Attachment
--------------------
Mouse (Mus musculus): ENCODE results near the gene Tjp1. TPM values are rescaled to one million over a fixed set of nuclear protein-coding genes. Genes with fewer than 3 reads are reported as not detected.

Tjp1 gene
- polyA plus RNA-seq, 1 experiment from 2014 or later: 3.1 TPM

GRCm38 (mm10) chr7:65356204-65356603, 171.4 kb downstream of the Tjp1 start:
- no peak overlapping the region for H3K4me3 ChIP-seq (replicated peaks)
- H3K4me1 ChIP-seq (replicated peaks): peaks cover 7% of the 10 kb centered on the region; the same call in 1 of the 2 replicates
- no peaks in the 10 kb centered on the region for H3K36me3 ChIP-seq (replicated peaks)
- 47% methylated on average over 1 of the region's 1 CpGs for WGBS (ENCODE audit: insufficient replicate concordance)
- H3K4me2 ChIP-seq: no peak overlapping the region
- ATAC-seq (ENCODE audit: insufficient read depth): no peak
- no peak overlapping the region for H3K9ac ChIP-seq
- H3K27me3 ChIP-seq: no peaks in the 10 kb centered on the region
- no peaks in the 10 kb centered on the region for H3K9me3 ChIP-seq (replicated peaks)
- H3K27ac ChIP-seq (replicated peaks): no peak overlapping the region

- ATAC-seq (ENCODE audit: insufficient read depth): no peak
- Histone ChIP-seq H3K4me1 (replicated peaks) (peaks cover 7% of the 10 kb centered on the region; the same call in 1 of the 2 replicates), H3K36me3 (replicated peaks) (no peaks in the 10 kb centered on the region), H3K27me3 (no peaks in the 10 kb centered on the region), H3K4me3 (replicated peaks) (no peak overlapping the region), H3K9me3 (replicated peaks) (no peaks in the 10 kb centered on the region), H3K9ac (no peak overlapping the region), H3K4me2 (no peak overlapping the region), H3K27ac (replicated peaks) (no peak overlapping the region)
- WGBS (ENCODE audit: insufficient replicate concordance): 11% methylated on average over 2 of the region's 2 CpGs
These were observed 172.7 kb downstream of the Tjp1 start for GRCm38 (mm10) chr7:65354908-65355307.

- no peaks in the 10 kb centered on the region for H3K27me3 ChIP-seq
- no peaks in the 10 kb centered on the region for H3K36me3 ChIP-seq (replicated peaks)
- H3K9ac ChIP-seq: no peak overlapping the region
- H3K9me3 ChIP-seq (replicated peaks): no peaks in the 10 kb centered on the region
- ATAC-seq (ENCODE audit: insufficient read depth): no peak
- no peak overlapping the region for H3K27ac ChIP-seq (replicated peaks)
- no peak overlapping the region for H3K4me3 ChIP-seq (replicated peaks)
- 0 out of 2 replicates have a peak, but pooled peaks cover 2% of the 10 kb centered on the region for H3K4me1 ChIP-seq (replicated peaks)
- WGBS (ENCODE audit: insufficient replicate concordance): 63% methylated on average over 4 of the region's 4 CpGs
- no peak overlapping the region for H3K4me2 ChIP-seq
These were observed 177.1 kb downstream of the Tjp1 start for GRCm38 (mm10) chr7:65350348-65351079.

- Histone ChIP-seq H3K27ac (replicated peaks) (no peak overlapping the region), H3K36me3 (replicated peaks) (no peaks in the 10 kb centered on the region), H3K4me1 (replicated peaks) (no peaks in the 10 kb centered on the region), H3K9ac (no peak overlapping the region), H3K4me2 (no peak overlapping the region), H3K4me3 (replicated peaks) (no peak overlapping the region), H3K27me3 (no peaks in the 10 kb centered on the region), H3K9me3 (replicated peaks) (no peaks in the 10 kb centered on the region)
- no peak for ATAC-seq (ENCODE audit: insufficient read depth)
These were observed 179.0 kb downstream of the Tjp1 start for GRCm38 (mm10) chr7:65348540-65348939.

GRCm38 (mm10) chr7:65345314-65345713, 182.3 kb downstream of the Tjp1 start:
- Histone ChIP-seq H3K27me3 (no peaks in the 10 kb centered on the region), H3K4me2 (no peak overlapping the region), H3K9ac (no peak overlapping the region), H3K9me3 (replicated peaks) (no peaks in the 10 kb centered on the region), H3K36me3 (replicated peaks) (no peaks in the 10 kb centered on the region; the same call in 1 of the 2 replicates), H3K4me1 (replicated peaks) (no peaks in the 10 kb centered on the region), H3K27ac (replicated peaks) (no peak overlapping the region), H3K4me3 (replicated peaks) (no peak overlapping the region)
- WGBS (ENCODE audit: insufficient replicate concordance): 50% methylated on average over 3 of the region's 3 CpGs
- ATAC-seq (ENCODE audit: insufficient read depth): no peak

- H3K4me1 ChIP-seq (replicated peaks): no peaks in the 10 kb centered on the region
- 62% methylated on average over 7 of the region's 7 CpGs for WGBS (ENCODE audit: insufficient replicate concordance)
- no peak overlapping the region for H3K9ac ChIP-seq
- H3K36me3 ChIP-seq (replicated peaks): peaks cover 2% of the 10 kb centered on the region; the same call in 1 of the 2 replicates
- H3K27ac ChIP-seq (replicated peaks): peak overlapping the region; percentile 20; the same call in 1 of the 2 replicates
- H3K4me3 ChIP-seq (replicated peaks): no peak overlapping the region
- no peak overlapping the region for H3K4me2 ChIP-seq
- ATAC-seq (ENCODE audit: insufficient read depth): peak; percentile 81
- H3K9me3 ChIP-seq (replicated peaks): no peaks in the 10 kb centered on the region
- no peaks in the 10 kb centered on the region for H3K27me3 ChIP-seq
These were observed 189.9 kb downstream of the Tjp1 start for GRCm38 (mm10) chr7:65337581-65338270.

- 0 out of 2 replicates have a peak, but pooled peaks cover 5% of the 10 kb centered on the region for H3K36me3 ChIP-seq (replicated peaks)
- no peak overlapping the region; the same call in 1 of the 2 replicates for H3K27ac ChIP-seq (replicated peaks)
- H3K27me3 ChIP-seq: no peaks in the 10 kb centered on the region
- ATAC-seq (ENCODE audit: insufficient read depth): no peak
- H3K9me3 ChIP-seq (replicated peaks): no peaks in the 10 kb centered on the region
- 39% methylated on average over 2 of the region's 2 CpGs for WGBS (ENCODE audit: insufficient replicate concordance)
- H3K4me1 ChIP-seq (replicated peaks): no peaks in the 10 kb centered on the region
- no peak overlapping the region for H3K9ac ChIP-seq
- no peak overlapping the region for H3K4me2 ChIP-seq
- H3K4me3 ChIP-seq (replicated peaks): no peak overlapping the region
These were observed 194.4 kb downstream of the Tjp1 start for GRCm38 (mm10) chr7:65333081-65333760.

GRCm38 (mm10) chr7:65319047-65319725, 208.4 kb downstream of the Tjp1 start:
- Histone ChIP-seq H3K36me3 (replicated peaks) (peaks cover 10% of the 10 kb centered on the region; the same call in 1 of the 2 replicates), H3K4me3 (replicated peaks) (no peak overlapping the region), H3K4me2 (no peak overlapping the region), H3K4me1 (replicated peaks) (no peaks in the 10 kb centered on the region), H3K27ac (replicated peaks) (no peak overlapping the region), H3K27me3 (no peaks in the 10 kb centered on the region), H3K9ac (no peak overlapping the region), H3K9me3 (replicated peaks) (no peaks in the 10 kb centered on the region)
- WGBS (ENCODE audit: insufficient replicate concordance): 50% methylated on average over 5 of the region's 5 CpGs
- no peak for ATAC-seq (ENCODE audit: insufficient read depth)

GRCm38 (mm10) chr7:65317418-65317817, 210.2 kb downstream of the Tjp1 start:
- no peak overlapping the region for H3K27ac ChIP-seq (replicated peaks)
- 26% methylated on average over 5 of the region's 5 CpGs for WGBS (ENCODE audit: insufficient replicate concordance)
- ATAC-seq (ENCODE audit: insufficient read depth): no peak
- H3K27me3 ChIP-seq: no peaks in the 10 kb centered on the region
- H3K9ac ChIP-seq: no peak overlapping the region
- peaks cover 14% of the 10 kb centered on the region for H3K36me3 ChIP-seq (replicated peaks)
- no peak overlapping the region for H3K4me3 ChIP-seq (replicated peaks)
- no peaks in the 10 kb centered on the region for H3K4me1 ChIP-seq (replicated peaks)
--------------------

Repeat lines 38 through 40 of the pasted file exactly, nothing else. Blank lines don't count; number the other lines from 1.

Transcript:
- 62% methylated on average over 7 of the region's 7 CpGs for WGBS (ENCODE audit: insufficient replicate concordance)
- no peak overlapping the region for H3K9ac ChIP-seq
- H3K36me3 ChIP-seq (replicated peaks): peaks cover 2% of the 10 kb centered on the region; the same call in 1 of the 2 replicates